It may have starred Harrison Ford, but Star Wars this was NOT
This had all the right ingredients to be the next big sci-fi action franchise. It was based on a celebrated book, by Orson Scott Card, and had a cast including Ben Kingsley, Viola Davis and Han Solo himself, Harrison Ford. It was about a gifted child sent to an advanced military academy in outer space to prepare for an alien invasion. It even debuted at number one in its first weekend at the box office. So far, so good, right? Wrong. This thing tailed off dramatically after its debut, and barely recouped more than the production budget. Cancel the franchise!
This 1995 movie is the worst box-office bomb of all time when adjusted for inflation
This swashbuckling adventure, starring Geena Davis and Matthew Modine, was such a disaster that it contributed to the production company Carolco filing for Chapter 11 bankruptcy and subsequently going out of business. It cost $98 million to make, and only returned $10 million. At one point, the production budget had spiralled so far out of control that director Renny Harlin paid $1 million of his own money to rewrite the script. It also did lasting damage to Davis' reputation as a leading lady, and effectively killed Modine's career as a leading man.
Before Deadpool, Ryan Reynolds starred as this DC Comics hero
In 2016, Ryan Reynolds finally had a massive, spectacular success with a comic book movie. Deadpool, the little R-rated comedy action-fest that could, became a genuine phenomenon and the highest grossing R-rated film of all time. It was just rewards for Reynolds, who had several failed tries at the superhero genre before, in the likes of Blade: Trinity and X-Men Origins: Wolverine. Oh, and this movie. The one where he wore a green CGI suit and flew around the galaxy with a bunch of CGI aliens in similar green suits. And punched a yellow cloud into the sun. Yeesh.
John Travolta's awful 2000 sci-fi 'epic'
Yep. This is John Travolta's scientology movie. Abandon hope, all ye who enter here! Travolta, who has been a Scientologist since 1975, had long wanted to make a movie based on Scientology founder L. Ron Hubbard's 1982 novel. No major studio wanted to fund the film, because of concerns over the Scientology connection (as well as the terrible script). Eventually an independent company named Franchise Pictures, which specialized in stars' pet projects, stepped in. Oh, and Travolta contributed millions of dollars of his own money too, He didn't get that money back.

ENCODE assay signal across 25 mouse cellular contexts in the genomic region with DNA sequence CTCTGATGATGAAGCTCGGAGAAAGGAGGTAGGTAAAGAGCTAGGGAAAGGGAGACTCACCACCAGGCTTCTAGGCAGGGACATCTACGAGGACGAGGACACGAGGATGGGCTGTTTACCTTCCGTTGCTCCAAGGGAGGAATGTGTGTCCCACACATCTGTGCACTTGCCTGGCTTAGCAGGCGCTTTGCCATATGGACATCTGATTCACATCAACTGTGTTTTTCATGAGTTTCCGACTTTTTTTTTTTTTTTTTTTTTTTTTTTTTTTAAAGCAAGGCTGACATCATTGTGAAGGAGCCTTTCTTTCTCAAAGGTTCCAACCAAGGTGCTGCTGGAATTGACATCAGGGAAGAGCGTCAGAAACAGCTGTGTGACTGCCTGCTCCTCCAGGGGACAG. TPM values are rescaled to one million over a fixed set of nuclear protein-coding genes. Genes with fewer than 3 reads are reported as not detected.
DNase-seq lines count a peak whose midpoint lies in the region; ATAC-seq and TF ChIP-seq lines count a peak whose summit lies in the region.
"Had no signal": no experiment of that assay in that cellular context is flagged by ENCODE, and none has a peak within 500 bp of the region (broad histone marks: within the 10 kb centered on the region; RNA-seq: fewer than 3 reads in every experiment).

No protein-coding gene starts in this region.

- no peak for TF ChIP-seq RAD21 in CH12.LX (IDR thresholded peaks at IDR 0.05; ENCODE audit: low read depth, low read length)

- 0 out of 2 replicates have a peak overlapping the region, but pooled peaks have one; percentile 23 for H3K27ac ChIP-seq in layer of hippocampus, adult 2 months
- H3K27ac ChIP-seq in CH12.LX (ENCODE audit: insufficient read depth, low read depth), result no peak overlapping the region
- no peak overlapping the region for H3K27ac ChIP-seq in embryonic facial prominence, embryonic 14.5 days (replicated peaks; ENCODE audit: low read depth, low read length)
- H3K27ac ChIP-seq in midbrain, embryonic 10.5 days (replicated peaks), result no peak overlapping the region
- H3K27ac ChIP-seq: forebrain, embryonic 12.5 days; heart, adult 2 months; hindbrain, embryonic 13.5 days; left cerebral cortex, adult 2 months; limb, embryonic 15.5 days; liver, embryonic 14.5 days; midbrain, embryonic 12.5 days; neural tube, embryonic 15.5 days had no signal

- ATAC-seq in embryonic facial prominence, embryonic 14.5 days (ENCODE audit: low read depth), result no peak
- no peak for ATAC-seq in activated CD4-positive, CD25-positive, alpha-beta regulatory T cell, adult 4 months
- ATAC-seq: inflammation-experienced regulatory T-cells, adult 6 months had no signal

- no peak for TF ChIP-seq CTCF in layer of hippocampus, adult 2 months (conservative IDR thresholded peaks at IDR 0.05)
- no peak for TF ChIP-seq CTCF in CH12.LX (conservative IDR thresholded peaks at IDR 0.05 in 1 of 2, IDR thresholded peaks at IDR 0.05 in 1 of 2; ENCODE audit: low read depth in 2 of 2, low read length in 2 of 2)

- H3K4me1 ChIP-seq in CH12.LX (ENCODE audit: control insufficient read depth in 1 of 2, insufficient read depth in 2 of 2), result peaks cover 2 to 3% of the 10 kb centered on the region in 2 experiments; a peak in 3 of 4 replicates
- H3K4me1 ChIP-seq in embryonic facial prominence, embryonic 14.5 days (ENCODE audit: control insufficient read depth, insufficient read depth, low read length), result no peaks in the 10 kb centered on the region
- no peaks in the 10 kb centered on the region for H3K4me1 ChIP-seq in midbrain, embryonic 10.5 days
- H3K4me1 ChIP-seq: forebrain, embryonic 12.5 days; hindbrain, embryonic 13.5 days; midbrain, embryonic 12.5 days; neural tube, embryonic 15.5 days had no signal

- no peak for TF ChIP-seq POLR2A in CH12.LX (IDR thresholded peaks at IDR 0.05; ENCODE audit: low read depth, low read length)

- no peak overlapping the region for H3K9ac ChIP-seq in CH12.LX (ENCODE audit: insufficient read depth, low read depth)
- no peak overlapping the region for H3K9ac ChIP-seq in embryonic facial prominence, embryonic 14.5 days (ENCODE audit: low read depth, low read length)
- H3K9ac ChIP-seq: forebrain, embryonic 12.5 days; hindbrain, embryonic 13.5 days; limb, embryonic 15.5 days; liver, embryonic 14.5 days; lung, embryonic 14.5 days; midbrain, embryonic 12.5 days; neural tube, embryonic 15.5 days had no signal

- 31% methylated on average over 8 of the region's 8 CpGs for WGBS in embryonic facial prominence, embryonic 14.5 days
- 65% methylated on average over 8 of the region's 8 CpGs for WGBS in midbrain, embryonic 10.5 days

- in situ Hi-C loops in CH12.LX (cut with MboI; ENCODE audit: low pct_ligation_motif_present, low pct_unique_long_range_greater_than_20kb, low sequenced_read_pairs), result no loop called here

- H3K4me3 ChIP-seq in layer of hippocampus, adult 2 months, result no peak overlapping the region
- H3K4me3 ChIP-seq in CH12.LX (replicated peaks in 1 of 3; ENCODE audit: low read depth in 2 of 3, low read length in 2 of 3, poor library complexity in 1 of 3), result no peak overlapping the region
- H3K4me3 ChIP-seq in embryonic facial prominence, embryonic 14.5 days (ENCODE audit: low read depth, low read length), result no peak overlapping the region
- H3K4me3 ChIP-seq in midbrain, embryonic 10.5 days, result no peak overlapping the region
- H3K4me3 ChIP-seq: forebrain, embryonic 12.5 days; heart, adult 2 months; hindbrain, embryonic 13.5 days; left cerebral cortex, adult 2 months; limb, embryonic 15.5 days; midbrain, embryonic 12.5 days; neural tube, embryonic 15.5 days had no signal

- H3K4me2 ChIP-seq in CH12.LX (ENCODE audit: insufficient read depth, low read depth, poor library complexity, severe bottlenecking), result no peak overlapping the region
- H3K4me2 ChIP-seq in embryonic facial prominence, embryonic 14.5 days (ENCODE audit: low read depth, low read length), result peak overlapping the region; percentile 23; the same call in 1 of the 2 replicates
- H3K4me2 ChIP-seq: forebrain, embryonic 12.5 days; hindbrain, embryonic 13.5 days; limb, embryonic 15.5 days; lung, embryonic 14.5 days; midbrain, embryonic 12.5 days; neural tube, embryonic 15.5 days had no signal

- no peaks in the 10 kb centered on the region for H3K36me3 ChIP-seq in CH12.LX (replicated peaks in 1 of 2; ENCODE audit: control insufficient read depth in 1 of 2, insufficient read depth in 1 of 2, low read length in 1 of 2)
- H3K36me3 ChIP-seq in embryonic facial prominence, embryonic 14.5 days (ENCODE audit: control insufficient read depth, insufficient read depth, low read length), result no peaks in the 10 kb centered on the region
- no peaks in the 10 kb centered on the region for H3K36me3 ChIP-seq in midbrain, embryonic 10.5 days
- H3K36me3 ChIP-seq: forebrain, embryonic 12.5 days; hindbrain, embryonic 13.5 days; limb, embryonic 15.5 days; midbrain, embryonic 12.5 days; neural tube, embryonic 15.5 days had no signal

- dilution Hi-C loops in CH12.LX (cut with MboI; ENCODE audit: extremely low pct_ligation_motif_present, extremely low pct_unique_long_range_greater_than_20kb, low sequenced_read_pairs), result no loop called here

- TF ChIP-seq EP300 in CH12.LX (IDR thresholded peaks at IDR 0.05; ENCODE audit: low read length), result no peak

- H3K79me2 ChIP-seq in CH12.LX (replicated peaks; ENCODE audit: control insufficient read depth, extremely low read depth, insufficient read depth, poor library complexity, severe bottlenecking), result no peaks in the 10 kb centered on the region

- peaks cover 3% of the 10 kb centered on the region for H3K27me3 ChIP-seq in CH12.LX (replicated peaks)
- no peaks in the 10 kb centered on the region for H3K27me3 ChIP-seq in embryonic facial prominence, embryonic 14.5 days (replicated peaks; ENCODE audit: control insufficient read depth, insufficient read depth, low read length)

Nicole Kidman/Daniel Craig remake that stunk up the joint in 2007
This movie was a low point in the careers of actors Nicole Kidman and Daniel Craig. It was also a pretty horrendous time for director Oliver Hirschbiegel, who had his film taken out of his hands to be rewritten by The Wachowskis and re-shot by James McTiegue. Filming was initially finished in late 2005, but the studio was unhappy, and so delayed for over a year until reshoots could take place in January 2007. Unsurprisingly, these problems were reflected in the limp box office and shrugging audience reaction to the film.
Not even Channing Tatum and Mila Kunis could save this sci-fi disaster
The Wachowski siblings wrote and directed The Matrix, which was released in 1999. It justifiably blew everyone's minds, because it's unspeakably amazing and revolutionary in its ideas and execution. Then they made The Matrix sequels, which weren't quite as good. Then they followed that up with three other sci-fi epics, which have all had extremely mixed receptions. This one, which starred Channing Tatum, Mila Kunis and Eddie Redmayne had all the ingredients to be a big hit. But audiences just didn't warm to it at all, despite the impressive visuals and stunning world-building. Oh well.
Kevin Costner with another costly 90's flop
This 1997 movie was set in a near-future, after an unspecified apocalyptic event erased most of humanity's technology. The year of this scary future? 2013! Weird. Kevin Costner was in need of a hit at this point in his career, after the financial failure that was Waterworld. Thus, he produced, starred in and directed The Postman, which carried an $80 million price-tag. Unfortunately, it flopped even worse than Waterworld, barely making back a quarter of its budget, and it was called 'good natured' but 'goofy' and 'pretentious' by critic Roger Ebert. Ouch.